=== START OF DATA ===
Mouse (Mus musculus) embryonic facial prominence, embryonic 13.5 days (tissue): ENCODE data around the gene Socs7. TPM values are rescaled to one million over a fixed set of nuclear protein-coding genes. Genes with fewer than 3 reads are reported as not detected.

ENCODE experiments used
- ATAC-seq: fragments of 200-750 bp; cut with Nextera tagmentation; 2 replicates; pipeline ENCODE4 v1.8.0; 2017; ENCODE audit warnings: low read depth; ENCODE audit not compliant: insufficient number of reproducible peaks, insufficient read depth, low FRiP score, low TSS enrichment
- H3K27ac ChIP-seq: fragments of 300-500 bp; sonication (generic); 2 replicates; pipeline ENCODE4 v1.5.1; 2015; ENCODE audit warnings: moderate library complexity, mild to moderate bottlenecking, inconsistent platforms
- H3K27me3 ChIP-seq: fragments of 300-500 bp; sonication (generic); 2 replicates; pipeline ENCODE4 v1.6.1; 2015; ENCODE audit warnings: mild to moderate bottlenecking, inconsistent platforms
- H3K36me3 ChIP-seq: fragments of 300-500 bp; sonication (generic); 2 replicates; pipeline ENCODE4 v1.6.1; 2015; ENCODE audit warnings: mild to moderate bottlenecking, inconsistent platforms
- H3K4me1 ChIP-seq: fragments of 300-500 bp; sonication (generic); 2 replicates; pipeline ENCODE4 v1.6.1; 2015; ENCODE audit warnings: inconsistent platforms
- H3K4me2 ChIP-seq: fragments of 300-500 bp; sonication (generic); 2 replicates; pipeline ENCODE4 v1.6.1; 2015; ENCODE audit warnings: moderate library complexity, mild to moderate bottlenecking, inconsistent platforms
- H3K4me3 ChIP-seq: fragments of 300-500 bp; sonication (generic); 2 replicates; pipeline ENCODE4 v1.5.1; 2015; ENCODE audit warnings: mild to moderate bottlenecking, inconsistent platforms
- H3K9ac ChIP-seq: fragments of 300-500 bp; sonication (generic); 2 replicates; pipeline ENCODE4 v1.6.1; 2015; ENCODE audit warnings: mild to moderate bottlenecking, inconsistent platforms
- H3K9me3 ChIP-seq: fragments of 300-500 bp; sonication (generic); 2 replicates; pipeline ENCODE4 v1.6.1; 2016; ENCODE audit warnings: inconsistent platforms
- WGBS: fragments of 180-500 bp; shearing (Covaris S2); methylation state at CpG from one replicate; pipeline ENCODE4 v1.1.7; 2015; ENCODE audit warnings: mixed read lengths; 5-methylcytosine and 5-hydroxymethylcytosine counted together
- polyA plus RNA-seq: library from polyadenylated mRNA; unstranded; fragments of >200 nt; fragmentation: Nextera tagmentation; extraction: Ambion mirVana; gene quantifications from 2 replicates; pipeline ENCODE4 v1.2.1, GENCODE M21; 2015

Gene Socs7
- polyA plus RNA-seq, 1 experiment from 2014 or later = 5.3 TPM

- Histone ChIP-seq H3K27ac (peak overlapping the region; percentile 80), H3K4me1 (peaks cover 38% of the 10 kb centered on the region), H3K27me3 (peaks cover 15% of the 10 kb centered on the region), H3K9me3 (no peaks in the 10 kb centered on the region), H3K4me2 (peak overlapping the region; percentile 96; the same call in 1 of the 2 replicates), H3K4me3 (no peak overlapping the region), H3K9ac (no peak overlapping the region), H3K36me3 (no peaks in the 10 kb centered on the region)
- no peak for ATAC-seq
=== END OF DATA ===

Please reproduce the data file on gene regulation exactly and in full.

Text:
Mouse (Mus musculus) embryonic facial prominence, embryonic 13.5 days (tissue): ENCODE data around the gene Socs7. TPM values are rescaled to one million over a fixed set of nuclear protein-coding genes. Genes with fewer than 3 reads are reported as not detected.

ENCODE experiments used
- ATAC-seq: fragments of 200-750 bp; cut with Nextera tagmentation; 2 replicates; pipeline ENCODE4 v1.8.0; 2017; ENCODE audit warnings: low read depth; ENCODE audit not compliant: insufficient number of reproducible peaks, insufficient read depth, low FRiP score, low TSS enrichment
- H3K27ac ChIP-seq: fragments of 300-500 bp; sonication (generic); 2 replicates; pipeline ENCODE4 v1.5.1; 2015; ENCODE audit warnings: moderate library complexity, mild to moderate bottlenecking, inconsistent platforms
- H3K27me3 ChIP-seq: fragments of 300-500 bp; sonication (generic); 2 replicates; pipeline ENCODE4 v1.6.1; 2015; ENCODE audit warnings: mild to moderate bottlenecking, inconsistent platforms
- H3K36me3 ChIP-seq: fragments of 300-500 bp; sonication (generic); 2 replicates; pipeline ENCODE4 v1.6.1; 2015; ENCODE audit warnings: mild to moderate bottlenecking, inconsistent platforms
- H3K4me1 ChIP-seq: fragments of 300-500 bp; sonication (generic); 2 replicates; pipeline ENCODE4 v1.6.1; 2015; ENCODE audit warnings: inconsistent platforms
- H3K4me2 ChIP-seq: fragments of 300-500 bp; sonication (generic); 2 replicates; pipeline ENCODE4 v1.6.1; 2015; ENCODE audit warnings: moderate library complexity, mild to moderate bottlenecking, inconsistent platforms
- H3K4me3 ChIP-seq: fragments of 300-500 bp; sonication (generic); 2 replicates; pipeline ENCODE4 v1.5.1; 2015; ENCODE audit warnings: mild to moderate bottlenecking, inconsistent platforms
- H3K9ac ChIP-seq: fragments of 300-500 bp; sonication (generic); 2 replicates; pipeline ENCODE4 v1.6.1; 2015; ENCODE audit warnings: mild to moderate bottlenecking, inconsistent platforms
- H3K9me3 ChIP-seq: fragments of 300-500 bp; sonication (generic); 2 replicates; pipeline ENCODE4 v1.6.1; 2016; ENCODE audit warnings: inconsistent platforms
- WGBS: fragments of 180-500 bp; shearing (Covaris S2); methylation state at CpG from one replicate; pipeline ENCODE4 v1.1.7; 2015; ENCODE audit warnings: mixed read lengths; 5-methylcytosine and 5-hydroxymethylcytosine counted together
- polyA plus RNA-seq: library from polyadenylated mRNA; unstranded; fragments of >200 nt; fragmentation: Nextera tagmentation; extraction: Ambion mirVana; gene quantifications from 2 replicates; pipeline ENCODE4 v1.2.1, GENCODE M21; 2015

Gene Socs7
- polyA plus RNA-seq, 1 experiment from 2014 or later = 5.3 TPM

- Histone ChIP-seq H3K27ac (peak overlapping the region; percentile 80), H3K4me1 (peaks cover 38% of the 10 kb centered on the region), H3K27me3 (peaks cover 15% of the 10 kb centered on the region), H3K9me3 (no peaks in the 10 kb centered on the region), H3K4me2 (peak overlapping the region; percentile 96; the same call in 1 of the 2 replicates), H3K4me3 (no peak overlapping the region), H3K9ac (no peak overlapping the region), H3K36me3 (no peaks in the 10 kb centered on the region)
- no peak for ATAC-seq